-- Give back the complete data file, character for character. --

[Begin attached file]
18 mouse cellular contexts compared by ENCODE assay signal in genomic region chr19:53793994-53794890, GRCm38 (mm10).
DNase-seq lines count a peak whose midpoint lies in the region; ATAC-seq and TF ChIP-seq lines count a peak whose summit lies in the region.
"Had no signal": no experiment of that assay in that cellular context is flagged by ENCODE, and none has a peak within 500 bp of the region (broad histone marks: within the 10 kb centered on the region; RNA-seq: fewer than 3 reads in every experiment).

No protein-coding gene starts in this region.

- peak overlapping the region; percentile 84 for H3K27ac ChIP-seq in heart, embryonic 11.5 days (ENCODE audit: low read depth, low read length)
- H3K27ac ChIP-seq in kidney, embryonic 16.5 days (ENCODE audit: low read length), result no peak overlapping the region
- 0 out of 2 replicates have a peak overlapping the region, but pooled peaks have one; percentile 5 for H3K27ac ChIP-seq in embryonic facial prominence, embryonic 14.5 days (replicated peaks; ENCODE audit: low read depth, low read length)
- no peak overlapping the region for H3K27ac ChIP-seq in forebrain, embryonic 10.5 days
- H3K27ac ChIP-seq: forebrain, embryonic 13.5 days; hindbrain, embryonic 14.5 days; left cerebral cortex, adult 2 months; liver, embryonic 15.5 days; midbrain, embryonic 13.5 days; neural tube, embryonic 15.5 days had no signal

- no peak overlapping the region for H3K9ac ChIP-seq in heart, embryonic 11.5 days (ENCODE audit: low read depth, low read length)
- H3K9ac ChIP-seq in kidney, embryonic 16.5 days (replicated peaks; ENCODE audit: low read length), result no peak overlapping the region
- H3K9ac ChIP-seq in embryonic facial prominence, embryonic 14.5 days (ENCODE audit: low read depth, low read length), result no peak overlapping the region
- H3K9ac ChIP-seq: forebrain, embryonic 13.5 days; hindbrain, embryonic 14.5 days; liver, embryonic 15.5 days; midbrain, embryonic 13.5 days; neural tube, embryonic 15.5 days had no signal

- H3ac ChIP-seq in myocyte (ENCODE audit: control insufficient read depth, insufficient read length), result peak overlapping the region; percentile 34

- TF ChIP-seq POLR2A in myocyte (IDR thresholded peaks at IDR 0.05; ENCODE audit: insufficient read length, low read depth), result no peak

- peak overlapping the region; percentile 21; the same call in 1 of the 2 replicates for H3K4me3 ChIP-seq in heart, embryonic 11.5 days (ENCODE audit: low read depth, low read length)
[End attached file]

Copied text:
18 mouse cellular contexts compared by ENCODE assay signal in genomic region chr19:53793994-53794890, GRCm38 (mm10).
DNase-seq lines count a peak whose midpoint lies in the region; ATAC-seq and TF ChIP-seq lines count a peak whose summit lies in the region.
"Had no signal": no experiment of that assay in that cellular context is flagged by ENCODE, and none has a peak within 500 bp of the region (broad histone marks: within the 10 kb centered on the region; RNA-seq: fewer than 3 reads in every experiment).

No protein-coding gene starts in this region.

- peak overlapping the region; percentile 84 for H3K27ac ChIP-seq in heart, embryonic 11.5 days (ENCODE audit: low read depth, low read length)
- H3K27ac ChIP-seq in kidney, embryonic 16.5 days (ENCODE audit: low read length), result no peak overlapping the region
- 0 out of 2 replicates have a peak overlapping the region, but pooled peaks have one; percentile 5 for H3K27ac ChIP-seq in embryonic facial prominence, embryonic 14.5 days (replicated peaks; ENCODE audit: low read depth, low read length)
- no peak overlapping the region for H3K27ac ChIP-seq in forebrain, embryonic 10.5 days
- H3K27ac ChIP-seq: forebrain, embryonic 13.5 days; hindbrain, embryonic 14.5 days; left cerebral cortex, adult 2 months; liver, embryonic 15.5 days; midbrain, embryonic 13.5 days; neural tube, embryonic 15.5 days had no signal

- no peak overlapping the region for H3K9ac ChIP-seq in heart, embryonic 11.5 days (ENCODE audit: low read depth, low read length)
- H3K9ac ChIP-seq in kidney, embryonic 16.5 days (replicated peaks; ENCODE audit: low read length), result no peak overlapping the region
- H3K9ac ChIP-seq in embryonic facial prominence, embryonic 14.5 days (ENCODE audit: low read depth, low read length), result no peak overlapping the region
- H3K9ac ChIP-seq: forebrain, embryonic 13.5 days; hindbrain, embryonic 14.5 days; liver, embryonic 15.5 days; midbrain, embryonic 13.5 days; neural tube, embryonic 15.5 days had no signal

- H3ac ChIP-seq in myocyte (ENCODE audit: control insufficient read depth, insufficient read length), result peak overlapping the region; percentile 34

- TF ChIP-seq POLR2A in myocyte (IDR thresholded peaks at IDR 0.05; ENCODE audit: insufficient read length, low read depth), result no peak

- peak overlapping the region; percentile 21; the same call in 1 of the 2 replicates for H3K4me3 ChIP-seq in heart, embryonic 11.5 days (ENCODE audit: low read depth, low read length)